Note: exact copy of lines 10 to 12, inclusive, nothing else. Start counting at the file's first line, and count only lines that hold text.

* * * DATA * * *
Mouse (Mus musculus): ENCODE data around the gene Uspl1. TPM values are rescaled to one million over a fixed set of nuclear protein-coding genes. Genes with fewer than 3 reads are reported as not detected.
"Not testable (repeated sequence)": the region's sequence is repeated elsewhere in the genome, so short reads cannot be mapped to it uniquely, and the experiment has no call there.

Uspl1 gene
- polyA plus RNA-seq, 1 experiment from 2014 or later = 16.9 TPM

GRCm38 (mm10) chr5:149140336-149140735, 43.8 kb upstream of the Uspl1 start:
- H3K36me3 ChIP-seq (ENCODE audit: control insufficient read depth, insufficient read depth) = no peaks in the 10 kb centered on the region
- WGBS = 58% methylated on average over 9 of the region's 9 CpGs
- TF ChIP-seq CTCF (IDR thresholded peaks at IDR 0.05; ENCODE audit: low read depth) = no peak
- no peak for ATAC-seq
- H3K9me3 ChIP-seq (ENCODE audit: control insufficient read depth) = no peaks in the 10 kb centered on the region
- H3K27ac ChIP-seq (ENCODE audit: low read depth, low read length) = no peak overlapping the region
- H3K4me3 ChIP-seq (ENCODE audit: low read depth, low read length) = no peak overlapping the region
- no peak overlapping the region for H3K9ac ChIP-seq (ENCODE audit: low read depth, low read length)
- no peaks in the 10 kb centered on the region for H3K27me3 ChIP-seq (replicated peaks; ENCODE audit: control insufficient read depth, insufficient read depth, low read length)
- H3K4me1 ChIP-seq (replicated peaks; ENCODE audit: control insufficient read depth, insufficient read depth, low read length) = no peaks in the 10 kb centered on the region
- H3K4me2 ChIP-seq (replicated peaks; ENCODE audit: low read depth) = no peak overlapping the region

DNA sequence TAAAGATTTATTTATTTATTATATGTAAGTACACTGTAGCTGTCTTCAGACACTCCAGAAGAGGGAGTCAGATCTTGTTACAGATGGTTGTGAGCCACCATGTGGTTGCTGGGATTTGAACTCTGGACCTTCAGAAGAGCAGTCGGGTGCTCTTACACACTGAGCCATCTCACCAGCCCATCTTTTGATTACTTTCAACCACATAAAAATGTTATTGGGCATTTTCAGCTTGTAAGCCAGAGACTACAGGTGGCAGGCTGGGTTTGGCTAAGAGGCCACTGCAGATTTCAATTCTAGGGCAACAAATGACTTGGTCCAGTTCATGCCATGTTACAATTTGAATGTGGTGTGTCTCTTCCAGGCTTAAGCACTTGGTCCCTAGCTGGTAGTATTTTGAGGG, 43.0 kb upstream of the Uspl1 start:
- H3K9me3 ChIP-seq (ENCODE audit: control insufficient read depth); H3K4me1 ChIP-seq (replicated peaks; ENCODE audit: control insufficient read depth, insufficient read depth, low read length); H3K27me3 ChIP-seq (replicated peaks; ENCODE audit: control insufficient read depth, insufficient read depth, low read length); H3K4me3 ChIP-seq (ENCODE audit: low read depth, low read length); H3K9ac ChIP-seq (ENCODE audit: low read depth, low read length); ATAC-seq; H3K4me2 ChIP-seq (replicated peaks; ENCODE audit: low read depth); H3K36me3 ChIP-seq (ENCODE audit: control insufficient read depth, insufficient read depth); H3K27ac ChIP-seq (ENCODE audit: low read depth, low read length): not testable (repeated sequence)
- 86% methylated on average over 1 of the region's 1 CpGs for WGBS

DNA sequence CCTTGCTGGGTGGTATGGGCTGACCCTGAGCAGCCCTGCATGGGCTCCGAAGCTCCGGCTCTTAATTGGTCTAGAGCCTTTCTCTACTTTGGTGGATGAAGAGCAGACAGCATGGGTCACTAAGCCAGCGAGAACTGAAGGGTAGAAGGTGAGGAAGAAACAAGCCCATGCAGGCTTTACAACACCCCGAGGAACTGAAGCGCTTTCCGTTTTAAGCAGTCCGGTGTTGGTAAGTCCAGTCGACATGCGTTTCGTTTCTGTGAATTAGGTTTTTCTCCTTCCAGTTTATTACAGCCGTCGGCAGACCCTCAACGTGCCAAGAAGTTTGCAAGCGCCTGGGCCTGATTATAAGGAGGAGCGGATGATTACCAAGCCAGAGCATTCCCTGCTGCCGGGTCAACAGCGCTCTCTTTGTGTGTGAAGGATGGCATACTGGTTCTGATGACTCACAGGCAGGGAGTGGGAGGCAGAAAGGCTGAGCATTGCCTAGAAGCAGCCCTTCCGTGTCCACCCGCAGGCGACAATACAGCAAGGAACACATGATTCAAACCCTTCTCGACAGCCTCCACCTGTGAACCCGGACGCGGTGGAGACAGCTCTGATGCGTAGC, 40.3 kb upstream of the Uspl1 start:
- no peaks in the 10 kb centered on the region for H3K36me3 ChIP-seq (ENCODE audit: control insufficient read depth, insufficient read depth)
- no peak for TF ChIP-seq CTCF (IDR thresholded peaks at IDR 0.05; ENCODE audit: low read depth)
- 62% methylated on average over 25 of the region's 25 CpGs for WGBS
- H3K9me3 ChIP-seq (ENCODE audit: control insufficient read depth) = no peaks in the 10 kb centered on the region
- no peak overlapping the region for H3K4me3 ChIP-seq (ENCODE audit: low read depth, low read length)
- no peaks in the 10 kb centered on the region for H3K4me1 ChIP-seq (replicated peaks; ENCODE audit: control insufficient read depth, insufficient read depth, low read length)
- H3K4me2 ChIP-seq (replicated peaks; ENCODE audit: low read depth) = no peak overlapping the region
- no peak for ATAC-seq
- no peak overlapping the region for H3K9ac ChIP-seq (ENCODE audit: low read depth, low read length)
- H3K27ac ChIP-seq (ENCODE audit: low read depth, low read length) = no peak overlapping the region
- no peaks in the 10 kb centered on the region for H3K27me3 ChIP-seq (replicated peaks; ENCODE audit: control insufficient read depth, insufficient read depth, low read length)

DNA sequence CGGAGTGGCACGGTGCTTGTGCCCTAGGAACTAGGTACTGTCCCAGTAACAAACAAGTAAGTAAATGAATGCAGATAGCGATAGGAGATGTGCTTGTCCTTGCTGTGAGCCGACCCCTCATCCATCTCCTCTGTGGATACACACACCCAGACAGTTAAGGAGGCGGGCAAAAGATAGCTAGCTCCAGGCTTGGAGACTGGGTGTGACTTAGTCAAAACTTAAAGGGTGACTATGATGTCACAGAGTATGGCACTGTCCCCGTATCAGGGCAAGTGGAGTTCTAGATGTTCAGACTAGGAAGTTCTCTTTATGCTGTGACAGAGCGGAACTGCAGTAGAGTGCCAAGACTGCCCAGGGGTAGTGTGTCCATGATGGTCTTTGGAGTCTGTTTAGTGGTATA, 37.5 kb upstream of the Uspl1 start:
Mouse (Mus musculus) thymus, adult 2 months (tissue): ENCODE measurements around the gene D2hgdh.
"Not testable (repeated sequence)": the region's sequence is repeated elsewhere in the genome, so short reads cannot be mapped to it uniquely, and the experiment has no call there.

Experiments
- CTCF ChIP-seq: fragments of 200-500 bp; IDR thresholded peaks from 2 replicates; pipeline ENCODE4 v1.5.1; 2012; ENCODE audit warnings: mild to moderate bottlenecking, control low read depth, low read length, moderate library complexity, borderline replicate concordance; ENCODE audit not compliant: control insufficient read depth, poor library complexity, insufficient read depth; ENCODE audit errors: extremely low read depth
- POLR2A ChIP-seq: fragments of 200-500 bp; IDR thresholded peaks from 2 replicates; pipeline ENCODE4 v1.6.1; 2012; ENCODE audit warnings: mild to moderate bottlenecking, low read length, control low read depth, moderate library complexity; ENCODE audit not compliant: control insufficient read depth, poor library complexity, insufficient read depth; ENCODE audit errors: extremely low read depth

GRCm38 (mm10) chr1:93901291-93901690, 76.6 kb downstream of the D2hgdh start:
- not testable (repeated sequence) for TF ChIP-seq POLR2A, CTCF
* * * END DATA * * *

- H3K9me3 ChIP-seq (ENCODE audit: control insufficient read depth) = no peaks in the 10 kb centered on the region
- H3K27ac ChIP-seq (ENCODE audit: low read depth, low read length) = no peak overlapping the region
- H3K4me3 ChIP-seq (ENCODE audit: low read depth, low read length) = no peak overlapping the region